About three-and-a-half years ago, I commented on the just-released new GDP series (‘The new GDP is for real’, IE, April 18, 2015). Unlike several times in the past when the base-year had been changed (1970-71, 1980-81, 1993-94, 1998-1999, 2004-5), the new base year adoption of 2011-12 met with howls from sections of academia and the political Opposition. The academic types, correctly, demanded that the back-series of the data should be released before the final acceptability of the new-series. While I agreed with the principle of releasing the back-series data, I accepted the new-series as “correct” for the simple reason that it had undergone changes under the guidance of the IMF, and the UN system of accounts.
Constant introduction of new methods and series is an expected development in emerging economies. Why? Because such economies are going through major structural changes and, therefore, new estimation is mandatory.
Unfortunately, for the first time, revisions to GDP growth rates became a political football. In one sense, this is a tribute to India moving from a poor developing economy status to a transforming lower middle-income country. Maybe it is also a tribute to the fact that caste and other traditional (assumed) determinants of voting are becoming less important as voters are voting with their pocket-books. Hence, economic data — particularly real GDP growth and inflation — are assuming centrestage.
This reality coincided with the overwhelming defeat of the Congress in 2014; moments before the release of the election result, I had a bet with several fellow pundits about the outcome of the election. These pundits, whose sympathies lay with the Congress, believed that the 2014 result lead to a hung Parliament. And since the BJP (Narendra Modi) did not have any allies, the Congress would form the government.
But the Congress lost spectacularly and this seismic defeat had to have consequences. The 2014 election campaign was centred around low GDP growth rate, high inflation, and high corruption during UPA-II. Hence, any “right” thinking member of the Congress party, and/or a “right” thinking member of the influential English media, would want to overturn the conventional wisdom about UPA being bad managers of the economy.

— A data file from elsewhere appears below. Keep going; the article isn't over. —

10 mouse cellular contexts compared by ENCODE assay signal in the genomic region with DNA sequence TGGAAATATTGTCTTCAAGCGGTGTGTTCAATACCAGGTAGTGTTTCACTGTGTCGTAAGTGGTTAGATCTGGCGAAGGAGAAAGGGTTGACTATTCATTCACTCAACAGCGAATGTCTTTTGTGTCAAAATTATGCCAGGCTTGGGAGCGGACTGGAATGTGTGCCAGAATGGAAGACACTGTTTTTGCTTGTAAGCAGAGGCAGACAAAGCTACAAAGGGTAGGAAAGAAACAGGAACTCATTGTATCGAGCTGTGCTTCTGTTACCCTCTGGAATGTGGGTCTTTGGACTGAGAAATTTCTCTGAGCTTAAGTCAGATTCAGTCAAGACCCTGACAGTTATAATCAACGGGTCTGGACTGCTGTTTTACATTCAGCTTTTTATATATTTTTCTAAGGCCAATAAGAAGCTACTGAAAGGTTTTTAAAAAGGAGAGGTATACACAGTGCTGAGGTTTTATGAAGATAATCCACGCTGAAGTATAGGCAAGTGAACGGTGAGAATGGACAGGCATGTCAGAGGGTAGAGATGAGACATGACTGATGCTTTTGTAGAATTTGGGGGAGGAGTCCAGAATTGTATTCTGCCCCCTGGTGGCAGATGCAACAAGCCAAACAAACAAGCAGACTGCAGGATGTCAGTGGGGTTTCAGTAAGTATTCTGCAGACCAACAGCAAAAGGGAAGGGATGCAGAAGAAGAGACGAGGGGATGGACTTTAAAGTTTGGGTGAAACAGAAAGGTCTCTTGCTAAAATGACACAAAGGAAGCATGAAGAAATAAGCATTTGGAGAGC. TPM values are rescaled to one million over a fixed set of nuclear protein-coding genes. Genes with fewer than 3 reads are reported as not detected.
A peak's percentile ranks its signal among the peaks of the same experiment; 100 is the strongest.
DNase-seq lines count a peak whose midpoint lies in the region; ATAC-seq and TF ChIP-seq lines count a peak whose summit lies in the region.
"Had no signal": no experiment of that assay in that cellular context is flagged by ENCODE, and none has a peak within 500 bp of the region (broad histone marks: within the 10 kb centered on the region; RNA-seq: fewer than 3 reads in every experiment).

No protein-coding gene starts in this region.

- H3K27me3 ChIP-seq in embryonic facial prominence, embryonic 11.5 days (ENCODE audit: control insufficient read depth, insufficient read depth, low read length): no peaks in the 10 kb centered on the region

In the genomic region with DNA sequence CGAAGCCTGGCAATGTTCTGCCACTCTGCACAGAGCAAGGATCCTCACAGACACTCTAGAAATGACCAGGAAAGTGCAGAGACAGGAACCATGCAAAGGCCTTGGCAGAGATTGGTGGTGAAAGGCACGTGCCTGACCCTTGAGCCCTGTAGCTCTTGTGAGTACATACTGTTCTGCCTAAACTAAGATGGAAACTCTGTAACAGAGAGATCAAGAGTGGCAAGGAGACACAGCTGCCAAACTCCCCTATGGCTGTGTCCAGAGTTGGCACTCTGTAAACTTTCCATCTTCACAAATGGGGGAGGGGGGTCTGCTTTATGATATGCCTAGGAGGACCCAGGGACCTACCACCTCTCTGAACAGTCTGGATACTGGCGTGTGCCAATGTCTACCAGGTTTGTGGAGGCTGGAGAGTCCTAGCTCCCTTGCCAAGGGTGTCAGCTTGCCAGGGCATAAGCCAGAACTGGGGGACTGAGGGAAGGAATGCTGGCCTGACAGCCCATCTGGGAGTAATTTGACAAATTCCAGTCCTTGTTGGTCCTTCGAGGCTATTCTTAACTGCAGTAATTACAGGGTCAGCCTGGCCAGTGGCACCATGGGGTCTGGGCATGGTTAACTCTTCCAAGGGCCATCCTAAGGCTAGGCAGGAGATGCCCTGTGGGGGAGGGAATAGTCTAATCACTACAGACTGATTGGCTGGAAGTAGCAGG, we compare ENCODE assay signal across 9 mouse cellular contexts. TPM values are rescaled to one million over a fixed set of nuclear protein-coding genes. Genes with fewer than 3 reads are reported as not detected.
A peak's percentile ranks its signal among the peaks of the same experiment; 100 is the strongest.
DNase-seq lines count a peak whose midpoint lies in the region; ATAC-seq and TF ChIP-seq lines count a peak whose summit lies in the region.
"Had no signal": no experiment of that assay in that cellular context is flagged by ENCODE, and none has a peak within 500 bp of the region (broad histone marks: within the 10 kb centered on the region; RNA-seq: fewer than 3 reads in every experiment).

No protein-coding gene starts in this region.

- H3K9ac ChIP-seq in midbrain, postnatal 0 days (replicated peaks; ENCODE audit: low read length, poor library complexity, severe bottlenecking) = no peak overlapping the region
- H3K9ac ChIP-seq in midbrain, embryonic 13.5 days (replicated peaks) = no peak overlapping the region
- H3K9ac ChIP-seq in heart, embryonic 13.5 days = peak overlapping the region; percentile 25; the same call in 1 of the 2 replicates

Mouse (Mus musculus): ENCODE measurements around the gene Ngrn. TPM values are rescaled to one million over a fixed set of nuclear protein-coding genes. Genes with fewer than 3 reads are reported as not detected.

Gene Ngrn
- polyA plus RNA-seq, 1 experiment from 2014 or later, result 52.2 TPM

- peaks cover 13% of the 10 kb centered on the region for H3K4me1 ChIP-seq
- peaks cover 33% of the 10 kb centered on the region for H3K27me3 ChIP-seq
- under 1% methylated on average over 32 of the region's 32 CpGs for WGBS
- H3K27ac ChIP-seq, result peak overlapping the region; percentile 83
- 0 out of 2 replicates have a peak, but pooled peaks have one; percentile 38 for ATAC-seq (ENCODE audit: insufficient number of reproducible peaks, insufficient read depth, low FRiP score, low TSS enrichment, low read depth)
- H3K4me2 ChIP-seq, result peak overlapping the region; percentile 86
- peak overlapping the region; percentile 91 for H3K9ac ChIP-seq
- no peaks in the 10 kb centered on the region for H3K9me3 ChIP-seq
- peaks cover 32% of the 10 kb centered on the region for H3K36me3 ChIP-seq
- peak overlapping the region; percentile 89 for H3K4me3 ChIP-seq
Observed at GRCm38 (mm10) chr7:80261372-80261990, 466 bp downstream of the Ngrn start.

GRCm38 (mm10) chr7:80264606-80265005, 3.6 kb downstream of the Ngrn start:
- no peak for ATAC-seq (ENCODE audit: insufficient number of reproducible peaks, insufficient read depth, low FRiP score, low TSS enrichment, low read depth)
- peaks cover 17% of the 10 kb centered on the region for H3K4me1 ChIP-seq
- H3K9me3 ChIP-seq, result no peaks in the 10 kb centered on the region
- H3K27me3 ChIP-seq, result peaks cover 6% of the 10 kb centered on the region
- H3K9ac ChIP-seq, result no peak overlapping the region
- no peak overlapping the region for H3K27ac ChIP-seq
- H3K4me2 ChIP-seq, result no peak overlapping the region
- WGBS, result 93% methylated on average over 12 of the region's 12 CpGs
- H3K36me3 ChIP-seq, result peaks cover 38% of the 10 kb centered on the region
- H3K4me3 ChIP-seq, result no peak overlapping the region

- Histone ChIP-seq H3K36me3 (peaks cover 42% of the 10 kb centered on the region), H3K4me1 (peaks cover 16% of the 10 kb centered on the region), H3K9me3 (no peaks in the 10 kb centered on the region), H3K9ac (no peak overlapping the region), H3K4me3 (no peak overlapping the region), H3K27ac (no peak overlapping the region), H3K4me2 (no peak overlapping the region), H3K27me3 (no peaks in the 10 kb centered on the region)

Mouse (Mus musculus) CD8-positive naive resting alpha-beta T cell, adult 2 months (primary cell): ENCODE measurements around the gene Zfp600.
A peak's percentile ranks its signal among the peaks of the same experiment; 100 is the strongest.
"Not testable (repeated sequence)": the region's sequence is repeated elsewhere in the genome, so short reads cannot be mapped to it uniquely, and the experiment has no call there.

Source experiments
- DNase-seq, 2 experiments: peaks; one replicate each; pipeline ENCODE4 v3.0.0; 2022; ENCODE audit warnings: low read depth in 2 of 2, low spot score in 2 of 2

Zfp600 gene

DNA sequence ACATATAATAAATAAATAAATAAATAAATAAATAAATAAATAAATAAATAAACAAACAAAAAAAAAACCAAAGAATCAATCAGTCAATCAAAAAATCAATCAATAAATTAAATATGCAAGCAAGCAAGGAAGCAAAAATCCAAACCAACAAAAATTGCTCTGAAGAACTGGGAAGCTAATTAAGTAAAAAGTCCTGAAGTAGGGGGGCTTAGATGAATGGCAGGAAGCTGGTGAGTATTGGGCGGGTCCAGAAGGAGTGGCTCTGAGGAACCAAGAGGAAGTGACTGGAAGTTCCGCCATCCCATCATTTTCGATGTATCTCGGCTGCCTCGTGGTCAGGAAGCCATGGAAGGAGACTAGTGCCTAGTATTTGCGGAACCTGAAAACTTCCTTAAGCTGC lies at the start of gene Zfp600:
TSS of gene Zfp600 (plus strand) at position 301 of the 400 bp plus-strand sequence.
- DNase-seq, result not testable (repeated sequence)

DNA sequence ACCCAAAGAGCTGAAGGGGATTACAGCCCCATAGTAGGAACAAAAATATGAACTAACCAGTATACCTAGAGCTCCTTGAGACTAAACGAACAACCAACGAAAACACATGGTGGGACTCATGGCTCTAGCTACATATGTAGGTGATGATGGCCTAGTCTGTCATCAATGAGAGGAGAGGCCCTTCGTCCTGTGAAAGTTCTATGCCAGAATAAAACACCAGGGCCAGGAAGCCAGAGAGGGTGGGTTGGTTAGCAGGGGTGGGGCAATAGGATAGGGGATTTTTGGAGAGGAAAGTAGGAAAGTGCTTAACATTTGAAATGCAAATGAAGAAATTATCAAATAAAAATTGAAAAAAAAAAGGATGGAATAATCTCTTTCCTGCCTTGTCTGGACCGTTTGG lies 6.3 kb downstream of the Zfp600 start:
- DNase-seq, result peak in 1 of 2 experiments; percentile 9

The new GDP series added more fuel to the conclusion that UPA-I managed the economy badly. The level of GDP in the new base year (2011/12) was lower by about 2 per cent than the previous estimate for 2011/12 based on the old (2004/5) data. In other words, the cumulative growth prior to 2011/12 was lower by 2 percentage points (ppt). Over a gap of 10 years or so, this is small potatoes in terms of differences in growth rates, so the rejection of the new GDP series was somewhat inexplicable. What made this rejection even less understandable was the fact that the old nominal and real GDP in 2013/14 was identical to the new nominal and real GDP. And even less than less understandable about the opposition to the new GDP series was the fact that for the year prior to the election — that is 2013/14 — the new series showed GDP growth to be 6.9 per cent versus the old estimate of 5 per cent.
This extended discussion has been provided to alert the reader to the fact that the new GDP series was real and should have been accepted without controversy. Frankly, I never understood the controversy.
Before we proceed, one explanation for why the new back was not provided at the time of the new series release in 2015. This was because of a major change in the collection of industrial production data; the new series did it through data provided by the Ministry of Corporate Affairs (MCA) while the old series was based on index of industrial production (IIP). Unfortunately, MCA data was only collected from 2006 onwards — hence, the maximum backward series that could have been supplied was from 2006.